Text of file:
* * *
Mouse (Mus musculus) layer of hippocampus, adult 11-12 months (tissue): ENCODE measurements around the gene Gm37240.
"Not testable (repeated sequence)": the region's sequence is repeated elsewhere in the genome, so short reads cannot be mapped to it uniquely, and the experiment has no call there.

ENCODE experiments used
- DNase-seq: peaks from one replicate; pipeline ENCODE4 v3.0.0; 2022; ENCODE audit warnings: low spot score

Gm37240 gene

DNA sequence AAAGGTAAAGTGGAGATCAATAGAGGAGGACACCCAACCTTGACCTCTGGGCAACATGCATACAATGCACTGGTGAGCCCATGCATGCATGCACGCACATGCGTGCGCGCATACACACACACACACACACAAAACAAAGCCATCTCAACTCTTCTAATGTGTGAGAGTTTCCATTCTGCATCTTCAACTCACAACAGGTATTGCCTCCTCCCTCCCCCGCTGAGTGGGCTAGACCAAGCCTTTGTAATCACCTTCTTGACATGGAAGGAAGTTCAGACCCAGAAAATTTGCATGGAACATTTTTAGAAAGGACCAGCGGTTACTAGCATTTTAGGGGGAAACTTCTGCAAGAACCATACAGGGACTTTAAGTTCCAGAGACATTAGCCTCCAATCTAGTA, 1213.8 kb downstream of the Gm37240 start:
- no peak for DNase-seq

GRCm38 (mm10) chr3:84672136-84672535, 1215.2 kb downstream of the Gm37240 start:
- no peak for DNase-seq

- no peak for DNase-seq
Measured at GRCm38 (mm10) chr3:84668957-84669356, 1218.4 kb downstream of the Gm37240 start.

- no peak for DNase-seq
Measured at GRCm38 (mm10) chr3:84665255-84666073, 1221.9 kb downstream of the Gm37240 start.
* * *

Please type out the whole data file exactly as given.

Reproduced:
Mouse (Mus musculus) layer of hippocampus, adult 11-12 months (tissue): ENCODE measurements around the gene Gm37240.
"Not testable (repeated sequence)": the region's sequence is repeated elsewhere in the genome, so short reads cannot be mapped to it uniquely, and the experiment has no call there.

ENCODE experiments used
- DNase-seq: peaks from one replicate; pipeline ENCODE4 v3.0.0; 2022; ENCODE audit warnings: low spot score

Gm37240 gene

DNA sequence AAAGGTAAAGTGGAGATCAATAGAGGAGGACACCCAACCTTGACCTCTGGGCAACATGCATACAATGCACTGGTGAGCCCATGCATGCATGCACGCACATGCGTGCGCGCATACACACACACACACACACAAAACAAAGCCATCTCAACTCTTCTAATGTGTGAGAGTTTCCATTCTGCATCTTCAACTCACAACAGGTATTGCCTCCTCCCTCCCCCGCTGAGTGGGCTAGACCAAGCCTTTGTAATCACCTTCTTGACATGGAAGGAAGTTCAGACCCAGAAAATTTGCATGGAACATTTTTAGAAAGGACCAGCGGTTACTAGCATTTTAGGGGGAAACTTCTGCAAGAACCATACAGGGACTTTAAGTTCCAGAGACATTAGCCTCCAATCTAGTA, 1213.8 kb downstream of the Gm37240 start:
- no peak for DNase-seq

GRCm38 (mm10) chr3:84672136-84672535, 1215.2 kb downstream of the Gm37240 start:
- no peak for DNase-seq

- no peak for DNase-seq
Measured at GRCm38 (mm10) chr3:84668957-84669356, 1218.4 kb downstream of the Gm37240 start.

- no peak for DNase-seq
Measured at GRCm38 (mm10) chr3:84665255-84666073, 1221.9 kb downstream of the Gm37240 start.